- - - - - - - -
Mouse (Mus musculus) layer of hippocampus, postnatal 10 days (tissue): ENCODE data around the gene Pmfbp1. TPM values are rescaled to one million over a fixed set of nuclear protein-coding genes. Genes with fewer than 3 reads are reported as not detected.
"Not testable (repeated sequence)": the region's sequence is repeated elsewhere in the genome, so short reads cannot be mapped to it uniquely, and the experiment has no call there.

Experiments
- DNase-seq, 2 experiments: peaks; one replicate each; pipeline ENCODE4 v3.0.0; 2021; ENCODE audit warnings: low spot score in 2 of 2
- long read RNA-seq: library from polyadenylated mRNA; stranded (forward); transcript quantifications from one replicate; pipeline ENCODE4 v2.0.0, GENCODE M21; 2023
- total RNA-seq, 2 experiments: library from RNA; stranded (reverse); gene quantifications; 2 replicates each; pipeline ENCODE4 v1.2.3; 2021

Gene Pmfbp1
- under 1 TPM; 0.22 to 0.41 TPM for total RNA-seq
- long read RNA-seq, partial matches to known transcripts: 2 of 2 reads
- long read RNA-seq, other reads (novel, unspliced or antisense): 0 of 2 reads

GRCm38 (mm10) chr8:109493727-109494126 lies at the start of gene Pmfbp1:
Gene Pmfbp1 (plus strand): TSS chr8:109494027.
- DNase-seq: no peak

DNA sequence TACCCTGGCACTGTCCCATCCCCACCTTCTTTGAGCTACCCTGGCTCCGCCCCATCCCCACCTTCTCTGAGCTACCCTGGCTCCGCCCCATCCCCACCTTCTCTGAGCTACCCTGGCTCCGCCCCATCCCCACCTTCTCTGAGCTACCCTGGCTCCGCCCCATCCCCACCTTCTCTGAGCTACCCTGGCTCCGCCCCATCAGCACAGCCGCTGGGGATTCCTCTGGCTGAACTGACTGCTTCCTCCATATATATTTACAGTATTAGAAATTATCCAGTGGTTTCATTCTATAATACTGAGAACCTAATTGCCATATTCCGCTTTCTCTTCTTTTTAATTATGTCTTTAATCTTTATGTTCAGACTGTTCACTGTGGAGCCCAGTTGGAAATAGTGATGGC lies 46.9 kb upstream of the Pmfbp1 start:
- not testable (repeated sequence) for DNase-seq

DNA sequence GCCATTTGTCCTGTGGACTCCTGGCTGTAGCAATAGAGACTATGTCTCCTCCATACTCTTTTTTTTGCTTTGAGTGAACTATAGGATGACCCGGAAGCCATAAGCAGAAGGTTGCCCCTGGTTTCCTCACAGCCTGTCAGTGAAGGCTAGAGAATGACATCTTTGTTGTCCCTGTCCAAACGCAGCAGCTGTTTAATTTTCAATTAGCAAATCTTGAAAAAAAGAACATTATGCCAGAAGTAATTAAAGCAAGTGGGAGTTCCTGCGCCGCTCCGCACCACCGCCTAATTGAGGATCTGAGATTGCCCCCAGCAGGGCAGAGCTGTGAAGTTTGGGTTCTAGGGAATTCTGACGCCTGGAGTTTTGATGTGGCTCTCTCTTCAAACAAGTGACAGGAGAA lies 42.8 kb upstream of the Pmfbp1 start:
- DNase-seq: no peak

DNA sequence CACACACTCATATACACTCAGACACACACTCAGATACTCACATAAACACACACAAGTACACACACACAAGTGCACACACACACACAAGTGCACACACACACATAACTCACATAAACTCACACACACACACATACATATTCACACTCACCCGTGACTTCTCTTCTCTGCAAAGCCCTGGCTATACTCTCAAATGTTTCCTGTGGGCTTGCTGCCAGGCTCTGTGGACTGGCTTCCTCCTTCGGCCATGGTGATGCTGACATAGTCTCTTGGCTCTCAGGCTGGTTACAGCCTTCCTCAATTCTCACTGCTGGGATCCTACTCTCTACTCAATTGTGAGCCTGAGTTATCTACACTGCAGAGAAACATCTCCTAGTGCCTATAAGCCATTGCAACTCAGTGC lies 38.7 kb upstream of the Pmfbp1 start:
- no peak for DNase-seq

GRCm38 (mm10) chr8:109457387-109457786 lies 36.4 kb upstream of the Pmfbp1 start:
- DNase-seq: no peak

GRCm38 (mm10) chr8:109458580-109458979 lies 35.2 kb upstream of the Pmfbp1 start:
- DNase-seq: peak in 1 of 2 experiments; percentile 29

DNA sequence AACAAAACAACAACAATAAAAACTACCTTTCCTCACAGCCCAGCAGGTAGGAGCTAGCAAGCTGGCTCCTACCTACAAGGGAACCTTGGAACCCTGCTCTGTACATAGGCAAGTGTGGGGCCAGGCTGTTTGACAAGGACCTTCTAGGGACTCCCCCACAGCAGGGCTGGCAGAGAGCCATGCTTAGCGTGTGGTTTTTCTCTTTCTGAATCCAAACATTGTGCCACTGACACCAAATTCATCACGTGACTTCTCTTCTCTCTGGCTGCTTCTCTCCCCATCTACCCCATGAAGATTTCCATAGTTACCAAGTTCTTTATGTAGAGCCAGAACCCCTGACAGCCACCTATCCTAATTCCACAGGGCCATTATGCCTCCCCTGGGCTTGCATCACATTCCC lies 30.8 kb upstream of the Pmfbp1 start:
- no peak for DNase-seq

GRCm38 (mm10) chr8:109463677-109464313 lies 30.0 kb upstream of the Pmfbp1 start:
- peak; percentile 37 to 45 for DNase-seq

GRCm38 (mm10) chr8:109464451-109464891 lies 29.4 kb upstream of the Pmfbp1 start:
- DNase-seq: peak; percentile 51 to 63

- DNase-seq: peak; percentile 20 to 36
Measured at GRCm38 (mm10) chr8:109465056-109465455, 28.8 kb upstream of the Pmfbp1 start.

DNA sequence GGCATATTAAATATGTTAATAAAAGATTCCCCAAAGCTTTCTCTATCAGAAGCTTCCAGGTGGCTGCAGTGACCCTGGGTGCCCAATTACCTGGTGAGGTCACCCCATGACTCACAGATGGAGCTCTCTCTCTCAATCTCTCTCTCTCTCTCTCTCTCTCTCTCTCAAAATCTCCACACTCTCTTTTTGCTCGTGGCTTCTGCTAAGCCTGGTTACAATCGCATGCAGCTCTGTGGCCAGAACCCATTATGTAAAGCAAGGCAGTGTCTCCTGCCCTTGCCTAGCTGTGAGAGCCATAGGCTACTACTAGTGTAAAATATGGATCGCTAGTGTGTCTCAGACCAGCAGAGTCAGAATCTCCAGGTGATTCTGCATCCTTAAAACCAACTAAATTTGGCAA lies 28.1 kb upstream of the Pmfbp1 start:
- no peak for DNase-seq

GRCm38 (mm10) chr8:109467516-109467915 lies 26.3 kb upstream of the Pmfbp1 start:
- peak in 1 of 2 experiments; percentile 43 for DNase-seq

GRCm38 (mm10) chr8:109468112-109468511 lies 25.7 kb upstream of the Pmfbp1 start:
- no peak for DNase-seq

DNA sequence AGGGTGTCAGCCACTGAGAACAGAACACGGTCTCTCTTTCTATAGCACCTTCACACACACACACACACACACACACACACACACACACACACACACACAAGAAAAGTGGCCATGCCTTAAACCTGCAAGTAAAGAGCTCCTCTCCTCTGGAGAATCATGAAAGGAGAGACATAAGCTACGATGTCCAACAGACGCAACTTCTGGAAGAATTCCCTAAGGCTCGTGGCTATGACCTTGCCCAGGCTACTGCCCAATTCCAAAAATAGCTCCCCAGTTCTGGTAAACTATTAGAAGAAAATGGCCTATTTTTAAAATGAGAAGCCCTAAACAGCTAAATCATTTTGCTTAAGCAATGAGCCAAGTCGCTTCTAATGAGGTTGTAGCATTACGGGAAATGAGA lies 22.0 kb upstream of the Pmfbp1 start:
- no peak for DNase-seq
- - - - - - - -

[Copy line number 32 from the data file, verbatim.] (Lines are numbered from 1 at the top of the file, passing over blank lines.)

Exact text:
DNA sequence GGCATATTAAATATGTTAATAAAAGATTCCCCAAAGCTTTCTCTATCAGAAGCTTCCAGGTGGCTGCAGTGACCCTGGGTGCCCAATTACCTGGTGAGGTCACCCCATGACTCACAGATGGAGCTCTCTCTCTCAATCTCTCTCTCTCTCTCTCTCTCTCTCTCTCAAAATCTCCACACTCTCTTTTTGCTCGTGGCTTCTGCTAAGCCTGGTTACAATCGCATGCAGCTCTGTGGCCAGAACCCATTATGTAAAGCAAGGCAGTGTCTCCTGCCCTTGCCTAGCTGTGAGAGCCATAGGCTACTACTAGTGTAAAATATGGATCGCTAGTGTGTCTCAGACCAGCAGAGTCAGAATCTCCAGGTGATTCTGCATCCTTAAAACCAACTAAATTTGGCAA lies 28.1 kb upstream of the Pmfbp1 start: